For every rule you'll find about naming a company, you can find another rule that states the opposite. If you're having a hard time sorting through all the research and the creative process, there are several marketing, branding and naming agencies that will be happy to take your money and provide you with strategic name options. However, it can be an enjoyable and meaningful process to go through yourself. Use rules and tips as guidelines for business naming, but remember that successful companies break rules all the time.
Brainstorm freely. Allow yourself and any colleagues you have to create mind maps with as many ideas as possible. Write down any and all combinations of words and phrases that come to mind. List any words associated with your field, area of expertise, products and services, values, vision, mission, corporate culture philosophy and the story that brought you to start up this business. Use a thesaurus to find unusual words.
Determine the top one or two things that you want to communicate about your brand with your company name. This can include qualities like fun, savvy, high-tech, traditional, dependable and creative. Then consider all the words and phrases you wrote down while brainstorming and write down a list of the ones that communicate the one or two brand qualities you most want people to associate with your company.
Weigh the advantages of an abstract name like "Google" versus a descriptive one like the "National Broadcasting Company." Abstract names are often more unusual, and make it easier to avoid trademark infringement, since commonly used words and phrases are usually taken by one or more businesses. Descriptive names make it easy for people to know what your business is about. Both approaches can be successful. Either way you go, strive for a unique name that sets you apart from competitors. Avoid cliches and generic-sounding names.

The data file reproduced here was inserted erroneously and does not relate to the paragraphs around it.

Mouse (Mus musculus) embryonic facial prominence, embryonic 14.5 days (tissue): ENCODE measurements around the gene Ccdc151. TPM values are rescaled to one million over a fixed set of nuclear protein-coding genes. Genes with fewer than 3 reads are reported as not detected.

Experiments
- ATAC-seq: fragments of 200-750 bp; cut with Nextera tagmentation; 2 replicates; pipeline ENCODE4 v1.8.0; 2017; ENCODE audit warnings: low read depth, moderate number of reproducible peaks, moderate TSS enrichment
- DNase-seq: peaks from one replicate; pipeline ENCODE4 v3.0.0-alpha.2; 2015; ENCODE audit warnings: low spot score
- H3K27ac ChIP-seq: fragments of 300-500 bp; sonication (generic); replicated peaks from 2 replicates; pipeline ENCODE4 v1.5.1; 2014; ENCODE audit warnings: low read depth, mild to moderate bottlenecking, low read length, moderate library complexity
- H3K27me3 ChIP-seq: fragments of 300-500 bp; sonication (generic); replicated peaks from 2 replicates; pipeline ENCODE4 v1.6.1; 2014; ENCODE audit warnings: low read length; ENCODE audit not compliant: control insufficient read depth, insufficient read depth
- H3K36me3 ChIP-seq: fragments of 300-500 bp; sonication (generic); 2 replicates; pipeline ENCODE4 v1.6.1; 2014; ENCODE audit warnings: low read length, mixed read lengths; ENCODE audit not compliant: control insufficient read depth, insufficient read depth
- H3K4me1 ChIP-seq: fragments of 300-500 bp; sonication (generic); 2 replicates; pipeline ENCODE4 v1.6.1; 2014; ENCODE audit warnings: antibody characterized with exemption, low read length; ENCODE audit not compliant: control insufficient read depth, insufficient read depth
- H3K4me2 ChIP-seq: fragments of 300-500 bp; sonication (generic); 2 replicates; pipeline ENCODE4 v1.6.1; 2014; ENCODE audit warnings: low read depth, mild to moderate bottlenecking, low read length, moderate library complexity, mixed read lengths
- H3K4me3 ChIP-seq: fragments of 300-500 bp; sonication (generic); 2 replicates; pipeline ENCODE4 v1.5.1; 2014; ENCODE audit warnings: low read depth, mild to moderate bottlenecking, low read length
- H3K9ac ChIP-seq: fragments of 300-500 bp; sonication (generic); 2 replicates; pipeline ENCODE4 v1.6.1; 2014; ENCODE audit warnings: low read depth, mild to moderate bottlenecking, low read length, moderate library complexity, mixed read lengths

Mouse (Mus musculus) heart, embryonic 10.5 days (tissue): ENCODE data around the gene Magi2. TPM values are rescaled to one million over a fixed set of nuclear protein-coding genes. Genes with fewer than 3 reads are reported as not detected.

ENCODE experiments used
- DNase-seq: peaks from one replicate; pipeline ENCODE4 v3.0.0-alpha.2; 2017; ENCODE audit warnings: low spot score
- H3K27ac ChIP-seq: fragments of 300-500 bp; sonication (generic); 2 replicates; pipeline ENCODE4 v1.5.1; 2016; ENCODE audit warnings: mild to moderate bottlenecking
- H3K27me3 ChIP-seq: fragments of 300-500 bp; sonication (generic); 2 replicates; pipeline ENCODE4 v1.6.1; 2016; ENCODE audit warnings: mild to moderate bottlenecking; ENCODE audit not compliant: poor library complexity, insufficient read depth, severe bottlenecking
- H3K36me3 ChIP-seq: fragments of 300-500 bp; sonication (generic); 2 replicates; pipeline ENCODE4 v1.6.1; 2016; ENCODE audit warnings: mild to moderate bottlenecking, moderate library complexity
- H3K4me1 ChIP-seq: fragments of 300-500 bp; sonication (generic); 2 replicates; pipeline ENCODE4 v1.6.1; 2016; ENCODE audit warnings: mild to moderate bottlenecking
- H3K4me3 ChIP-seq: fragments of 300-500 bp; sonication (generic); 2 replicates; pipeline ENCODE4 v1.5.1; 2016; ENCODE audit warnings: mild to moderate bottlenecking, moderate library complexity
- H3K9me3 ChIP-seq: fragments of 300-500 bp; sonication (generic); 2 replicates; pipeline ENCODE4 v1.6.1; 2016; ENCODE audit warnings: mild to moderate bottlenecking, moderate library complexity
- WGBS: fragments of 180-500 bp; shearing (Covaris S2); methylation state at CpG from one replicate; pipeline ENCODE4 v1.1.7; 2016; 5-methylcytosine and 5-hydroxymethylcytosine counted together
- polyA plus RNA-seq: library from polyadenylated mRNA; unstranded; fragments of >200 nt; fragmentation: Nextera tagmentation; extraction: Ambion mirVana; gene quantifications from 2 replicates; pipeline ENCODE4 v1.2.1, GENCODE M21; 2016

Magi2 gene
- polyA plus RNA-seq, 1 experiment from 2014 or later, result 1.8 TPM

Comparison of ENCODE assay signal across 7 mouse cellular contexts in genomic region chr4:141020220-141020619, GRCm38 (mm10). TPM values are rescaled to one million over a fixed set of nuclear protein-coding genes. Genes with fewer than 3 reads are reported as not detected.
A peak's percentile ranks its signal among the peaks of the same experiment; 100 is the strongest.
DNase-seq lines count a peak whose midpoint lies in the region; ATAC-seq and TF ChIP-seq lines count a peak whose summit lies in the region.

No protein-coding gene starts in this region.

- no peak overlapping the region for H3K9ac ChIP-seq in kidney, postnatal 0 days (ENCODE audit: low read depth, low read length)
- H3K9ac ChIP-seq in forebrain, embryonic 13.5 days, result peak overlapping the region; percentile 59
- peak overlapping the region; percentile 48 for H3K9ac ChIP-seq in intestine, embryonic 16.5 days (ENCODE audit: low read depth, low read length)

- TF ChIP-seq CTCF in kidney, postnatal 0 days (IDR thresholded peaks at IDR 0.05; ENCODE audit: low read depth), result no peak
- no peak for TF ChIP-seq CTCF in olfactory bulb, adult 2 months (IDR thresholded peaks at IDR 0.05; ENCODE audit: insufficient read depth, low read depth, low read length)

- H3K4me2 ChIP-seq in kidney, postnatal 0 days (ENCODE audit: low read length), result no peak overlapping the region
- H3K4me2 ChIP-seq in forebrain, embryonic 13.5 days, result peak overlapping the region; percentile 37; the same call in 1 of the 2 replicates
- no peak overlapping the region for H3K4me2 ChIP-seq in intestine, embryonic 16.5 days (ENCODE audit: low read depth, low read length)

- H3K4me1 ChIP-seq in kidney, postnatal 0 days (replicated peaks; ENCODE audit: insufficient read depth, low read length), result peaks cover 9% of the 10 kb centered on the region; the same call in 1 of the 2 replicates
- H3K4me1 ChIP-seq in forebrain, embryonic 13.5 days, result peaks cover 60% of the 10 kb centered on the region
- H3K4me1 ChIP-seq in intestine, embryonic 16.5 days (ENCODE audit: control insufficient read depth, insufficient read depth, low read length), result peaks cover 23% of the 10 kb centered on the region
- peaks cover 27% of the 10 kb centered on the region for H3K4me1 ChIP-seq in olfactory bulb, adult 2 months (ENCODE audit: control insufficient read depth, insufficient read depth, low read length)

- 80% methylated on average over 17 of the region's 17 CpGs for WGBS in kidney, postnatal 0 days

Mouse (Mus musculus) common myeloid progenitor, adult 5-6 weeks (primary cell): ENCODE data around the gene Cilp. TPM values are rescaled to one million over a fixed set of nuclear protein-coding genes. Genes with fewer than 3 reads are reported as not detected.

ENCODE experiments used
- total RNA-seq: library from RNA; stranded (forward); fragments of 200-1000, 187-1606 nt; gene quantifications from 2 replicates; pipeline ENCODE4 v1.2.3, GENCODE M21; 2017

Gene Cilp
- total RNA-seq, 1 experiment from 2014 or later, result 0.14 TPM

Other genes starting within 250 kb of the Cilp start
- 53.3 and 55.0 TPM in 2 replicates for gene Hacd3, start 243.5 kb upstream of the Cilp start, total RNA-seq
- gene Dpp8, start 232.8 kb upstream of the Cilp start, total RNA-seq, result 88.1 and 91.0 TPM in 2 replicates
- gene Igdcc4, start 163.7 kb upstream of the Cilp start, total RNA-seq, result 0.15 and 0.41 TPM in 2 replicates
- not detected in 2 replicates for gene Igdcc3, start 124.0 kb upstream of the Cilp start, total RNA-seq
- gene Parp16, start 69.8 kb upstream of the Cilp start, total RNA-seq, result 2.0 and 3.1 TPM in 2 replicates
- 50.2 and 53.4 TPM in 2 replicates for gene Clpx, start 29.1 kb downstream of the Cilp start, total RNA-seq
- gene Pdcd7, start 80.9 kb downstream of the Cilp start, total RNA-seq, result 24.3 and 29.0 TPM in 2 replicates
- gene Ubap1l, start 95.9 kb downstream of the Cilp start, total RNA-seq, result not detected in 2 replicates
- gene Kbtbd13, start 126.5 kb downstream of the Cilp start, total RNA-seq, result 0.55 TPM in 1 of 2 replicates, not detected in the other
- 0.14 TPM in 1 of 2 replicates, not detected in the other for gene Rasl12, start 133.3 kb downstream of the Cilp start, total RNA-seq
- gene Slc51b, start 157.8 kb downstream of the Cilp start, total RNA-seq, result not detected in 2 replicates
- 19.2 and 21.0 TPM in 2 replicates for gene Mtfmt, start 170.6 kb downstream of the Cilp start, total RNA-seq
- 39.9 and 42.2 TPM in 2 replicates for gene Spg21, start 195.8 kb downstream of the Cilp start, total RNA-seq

Consider variations on words like your name, words in other languages or descriptive words you want associated with your brand. Sometimes just adding, changing or removing a couple of letters from a word can provide you with a good name. Bomgar Corp. is named for CEO and founder Joel Bomgaars.
Do a trademark search once you've narrowed it down to a few favorites; see if any other companies have trademarked the name. This is essential if you plan to officially register your business, and it protects you from future lawsuits. It also gives you the power to sue other businesses that try to use the name after you trademark it.
Search for your top name contenders online. See if there are any businesses in your field with very similar names, and check to see that your domain names are available. If possible, you want to avoid having a name or domain that is too similar to a competitor, because you could be unwittingly sending customers who are looking for your site to the competition.
Narrow your choices based on which ones have not been trademarked or taken as domain names by others, unless you can purchase the domain from whoever has it.
Hire a designer to create potential logos for your top choices if you are still deciding between two or more names. It can help to see how a name can become a clear visual identity.